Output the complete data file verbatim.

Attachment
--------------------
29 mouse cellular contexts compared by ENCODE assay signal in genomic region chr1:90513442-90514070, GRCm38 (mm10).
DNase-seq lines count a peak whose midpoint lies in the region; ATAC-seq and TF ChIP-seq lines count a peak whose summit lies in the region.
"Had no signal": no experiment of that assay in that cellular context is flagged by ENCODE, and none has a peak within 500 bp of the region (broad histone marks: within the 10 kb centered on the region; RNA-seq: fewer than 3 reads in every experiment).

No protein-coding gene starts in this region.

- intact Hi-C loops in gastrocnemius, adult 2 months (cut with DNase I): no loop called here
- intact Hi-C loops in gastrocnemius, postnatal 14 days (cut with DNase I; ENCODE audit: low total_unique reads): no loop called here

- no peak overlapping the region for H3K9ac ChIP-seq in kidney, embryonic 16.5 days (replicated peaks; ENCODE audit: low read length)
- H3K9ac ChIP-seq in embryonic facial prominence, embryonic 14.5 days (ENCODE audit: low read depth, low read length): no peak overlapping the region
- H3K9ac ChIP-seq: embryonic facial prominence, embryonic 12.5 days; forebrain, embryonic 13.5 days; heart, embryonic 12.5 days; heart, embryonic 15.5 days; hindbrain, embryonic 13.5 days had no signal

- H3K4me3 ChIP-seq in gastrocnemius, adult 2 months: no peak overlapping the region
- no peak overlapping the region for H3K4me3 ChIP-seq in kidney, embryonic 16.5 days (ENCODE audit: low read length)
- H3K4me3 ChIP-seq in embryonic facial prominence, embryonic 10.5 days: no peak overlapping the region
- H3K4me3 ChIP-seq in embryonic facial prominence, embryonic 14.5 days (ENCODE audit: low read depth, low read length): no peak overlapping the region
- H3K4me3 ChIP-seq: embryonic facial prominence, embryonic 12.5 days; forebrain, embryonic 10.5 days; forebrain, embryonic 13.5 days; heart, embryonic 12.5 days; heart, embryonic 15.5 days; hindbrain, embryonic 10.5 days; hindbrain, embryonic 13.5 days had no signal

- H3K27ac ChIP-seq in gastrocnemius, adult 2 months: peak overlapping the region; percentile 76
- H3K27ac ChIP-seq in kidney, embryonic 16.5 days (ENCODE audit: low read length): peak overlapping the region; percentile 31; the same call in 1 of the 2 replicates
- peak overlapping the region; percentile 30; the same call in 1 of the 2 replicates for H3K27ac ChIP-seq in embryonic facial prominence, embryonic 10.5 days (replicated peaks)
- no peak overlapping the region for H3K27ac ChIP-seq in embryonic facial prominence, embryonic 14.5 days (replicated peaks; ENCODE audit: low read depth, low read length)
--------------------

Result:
29 mouse cellular contexts compared by ENCODE assay signal in genomic region chr1:90513442-90514070, GRCm38 (mm10).
DNase-seq lines count a peak whose midpoint lies in the region; ATAC-seq and TF ChIP-seq lines count a peak whose summit lies in the region.
"Had no signal": no experiment of that assay in that cellular context is flagged by ENCODE, and none has a peak within 500 bp of the region (broad histone marks: within the 10 kb centered on the region; RNA-seq: fewer than 3 reads in every experiment).

No protein-coding gene starts in this region.

- intact Hi-C loops in gastrocnemius, adult 2 months (cut with DNase I): no loop called here
- intact Hi-C loops in gastrocnemius, postnatal 14 days (cut with DNase I; ENCODE audit: low total_unique reads): no loop called here

- no peak overlapping the region for H3K9ac ChIP-seq in kidney, embryonic 16.5 days (replicated peaks; ENCODE audit: low read length)
- H3K9ac ChIP-seq in embryonic facial prominence, embryonic 14.5 days (ENCODE audit: low read depth, low read length): no peak overlapping the region
- H3K9ac ChIP-seq: embryonic facial prominence, embryonic 12.5 days; forebrain, embryonic 13.5 days; heart, embryonic 12.5 days; heart, embryonic 15.5 days; hindbrain, embryonic 13.5 days had no signal

- H3K4me3 ChIP-seq in gastrocnemius, adult 2 months: no peak overlapping the region
- no peak overlapping the region for H3K4me3 ChIP-seq in kidney, embryonic 16.5 days (ENCODE audit: low read length)
- H3K4me3 ChIP-seq in embryonic facial prominence, embryonic 10.5 days: no peak overlapping the region
- H3K4me3 ChIP-seq in embryonic facial prominence, embryonic 14.5 days (ENCODE audit: low read depth, low read length): no peak overlapping the region
- H3K4me3 ChIP-seq: embryonic facial prominence, embryonic 12.5 days; forebrain, embryonic 10.5 days; forebrain, embryonic 13.5 days; heart, embryonic 12.5 days; heart, embryonic 15.5 days; hindbrain, embryonic 10.5 days; hindbrain, embryonic 13.5 days had no signal

- H3K27ac ChIP-seq in gastrocnemius, adult 2 months: peak overlapping the region; percentile 76
- H3K27ac ChIP-seq in kidney, embryonic 16.5 days (ENCODE audit: low read length): peak overlapping the region; percentile 31; the same call in 1 of the 2 replicates
- peak overlapping the region; percentile 30; the same call in 1 of the 2 replicates for H3K27ac ChIP-seq in embryonic facial prominence, embryonic 10.5 days (replicated peaks)
- no peak overlapping the region for H3K27ac ChIP-seq in embryonic facial prominence, embryonic 14.5 days (replicated peaks; ENCODE audit: low read depth, low read length)